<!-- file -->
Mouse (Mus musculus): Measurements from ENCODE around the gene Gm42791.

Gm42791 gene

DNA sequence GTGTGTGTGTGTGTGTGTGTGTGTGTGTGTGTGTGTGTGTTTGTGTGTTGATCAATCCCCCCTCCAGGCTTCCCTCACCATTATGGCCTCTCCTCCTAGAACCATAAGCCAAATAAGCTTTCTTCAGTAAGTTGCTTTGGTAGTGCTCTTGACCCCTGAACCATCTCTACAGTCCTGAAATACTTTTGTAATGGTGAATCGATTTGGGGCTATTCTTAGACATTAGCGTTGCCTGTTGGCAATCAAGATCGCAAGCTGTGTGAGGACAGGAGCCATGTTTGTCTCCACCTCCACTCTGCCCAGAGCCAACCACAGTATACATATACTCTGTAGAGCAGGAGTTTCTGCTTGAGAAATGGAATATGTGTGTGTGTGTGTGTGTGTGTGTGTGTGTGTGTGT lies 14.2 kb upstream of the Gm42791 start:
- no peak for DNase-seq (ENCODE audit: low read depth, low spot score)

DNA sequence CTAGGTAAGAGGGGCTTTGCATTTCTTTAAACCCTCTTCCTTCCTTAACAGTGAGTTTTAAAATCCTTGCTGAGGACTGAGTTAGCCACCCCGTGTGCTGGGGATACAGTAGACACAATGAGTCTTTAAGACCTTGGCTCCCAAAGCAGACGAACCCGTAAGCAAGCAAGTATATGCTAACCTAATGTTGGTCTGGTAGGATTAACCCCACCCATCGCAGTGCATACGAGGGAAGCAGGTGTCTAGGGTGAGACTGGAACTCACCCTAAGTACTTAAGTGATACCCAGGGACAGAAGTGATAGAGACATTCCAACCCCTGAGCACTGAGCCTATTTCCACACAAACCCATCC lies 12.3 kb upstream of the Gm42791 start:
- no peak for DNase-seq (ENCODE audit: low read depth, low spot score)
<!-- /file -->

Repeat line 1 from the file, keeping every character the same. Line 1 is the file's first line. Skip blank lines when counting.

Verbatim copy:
Mouse (Mus musculus): Measurements from ENCODE around the gene Gm42791.